As for spiritual knowledge, it is a concept to be contemplated within considerations of perfect goodness. For this reason, a person who wishes to reach horizons of spiritual knowledge must have sound faith first, then do good deeds, and then make it into a “culture of conscience” in the long run. The most important way to attain spiritual knowledge is to observe worship in a meticulous and conscious way. If there is no consciousness in worship, it will not be possible to attain spiritual knowledge. And for a person who fails to attain spiritual knowledge, it is not possible to attain love of God and the Prophet in the true sense. It should not be forgotten that since these are concentric depths, one is reached only by passing from the other. When the issue is seen from this perspective, the poem cited at the beginning makes very good sense: “With fasting, Prayers, and pilgrimage/ It’s not over O ascetic!/ Spiritual knowledge is what is needed/ in order to be a perfected soul.” Because, for individuals devoid of consciousness of being seen by God (ihsan) and the light of spiritual knowledge, acts of worship they do may not amount to anything beyond a repeated formality and practice of culture. They observe the fast because everybody does; they perform the Prayers because their parents did; they go to Hajj because others do. Therefore, since such acts of worship do not go beyond the physical act, one fails to capture their spirit and meaning. In order to express this situation, the Most Noble Messenger of God stated that there are many people who fast but they have no share of the fast except for hunger, and there are many people who get up for the Prayer, but they have no share of the Prayer except for drowsiness.1 Thus, the value of worship depends on the spiritual depth it holds. For example, the Prayer can be offered with such a deep spiritual consciousness that the worshipper feels to be in the Divine presence. This can be to such a degree that even while moving the hands and feet, it is as if he or she is touching the covers of the Divine throne. Such worshippers shake with the idea that any unmannerly move of the hands and legs can be disrespectful in the Divine presence. As a matter of fact, God Almighty relates the situation of the Glorious Messenger of God at the Prayers: “He Who sees you when you rise (in the Prayer, and in readiness to carry out Our commands), as well as your strenuous efforts in prostration among those who prostrate.” (ash-Shu’ara, 26:218–219). Believers who cannot attain such a level of worship must at least willfully believe that God Almighty always sees them and try to fulfill every movement during the Prayer with such consciousness. Acts such as keeping hands and feet in the proper position, knowing where to turn one’s gaze at the Prayer, and knowing what considerations to have at prostration are indications that the consciousness of being in Divine presence is reflected in the worshipper’s manners.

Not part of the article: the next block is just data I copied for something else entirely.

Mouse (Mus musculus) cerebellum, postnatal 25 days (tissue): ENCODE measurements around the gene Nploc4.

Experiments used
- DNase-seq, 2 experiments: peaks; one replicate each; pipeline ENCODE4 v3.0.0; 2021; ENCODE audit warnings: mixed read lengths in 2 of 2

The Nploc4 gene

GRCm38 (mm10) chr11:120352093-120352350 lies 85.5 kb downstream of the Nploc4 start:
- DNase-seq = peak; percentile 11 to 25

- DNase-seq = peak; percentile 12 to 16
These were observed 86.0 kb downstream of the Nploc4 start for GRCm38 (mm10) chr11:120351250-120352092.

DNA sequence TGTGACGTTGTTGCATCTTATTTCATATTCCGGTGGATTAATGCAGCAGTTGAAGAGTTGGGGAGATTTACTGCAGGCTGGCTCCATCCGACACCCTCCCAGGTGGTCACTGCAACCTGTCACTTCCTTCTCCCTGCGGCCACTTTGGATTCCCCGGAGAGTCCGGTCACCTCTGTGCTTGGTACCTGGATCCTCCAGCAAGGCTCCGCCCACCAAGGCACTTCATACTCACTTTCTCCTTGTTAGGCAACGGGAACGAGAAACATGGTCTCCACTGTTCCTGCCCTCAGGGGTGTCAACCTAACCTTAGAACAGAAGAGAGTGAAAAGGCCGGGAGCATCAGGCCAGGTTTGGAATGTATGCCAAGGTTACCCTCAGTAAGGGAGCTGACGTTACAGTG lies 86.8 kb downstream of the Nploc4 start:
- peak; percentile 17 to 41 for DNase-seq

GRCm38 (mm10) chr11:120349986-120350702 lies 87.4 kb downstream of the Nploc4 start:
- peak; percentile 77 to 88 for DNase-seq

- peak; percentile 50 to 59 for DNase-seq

In order to attain spiritual knowledge, acts of worship must definitely be crowned with consciousness. For example, a person at the Prayer must be in full consciousness of worship from the beginning to end. As for making the intention for the Prayer, it is not correct to reduce it to uttering certain words ceremonially, “Here, I intend to perform the Prayer…” True intention is felt in the worshipper’s heart. That is, erasing everything other than God from one’s entire soul and thoughts, having a deep feeling of being in the Divine presence in complete obedience, and even forgetting one’s own self to the degree of completely being erased. Indeed, one should not even be aware of that self-erasing, and he or she should try to keep up this mood throughout the Prayer. From time to time, one might be exposed to certain negative breezes during the Prayers. But at each time, he should use his willpower effectively in order to overcome them. In addition, one must know the meaning of the verses and prayers recited during the Prayer, be aware of the truths that they should evoke in one’s heart, and keep these truths up consciously until the end of the Prayer. These efforts made for the sake of conscious worship are important and reliable references for spiritual knowledge.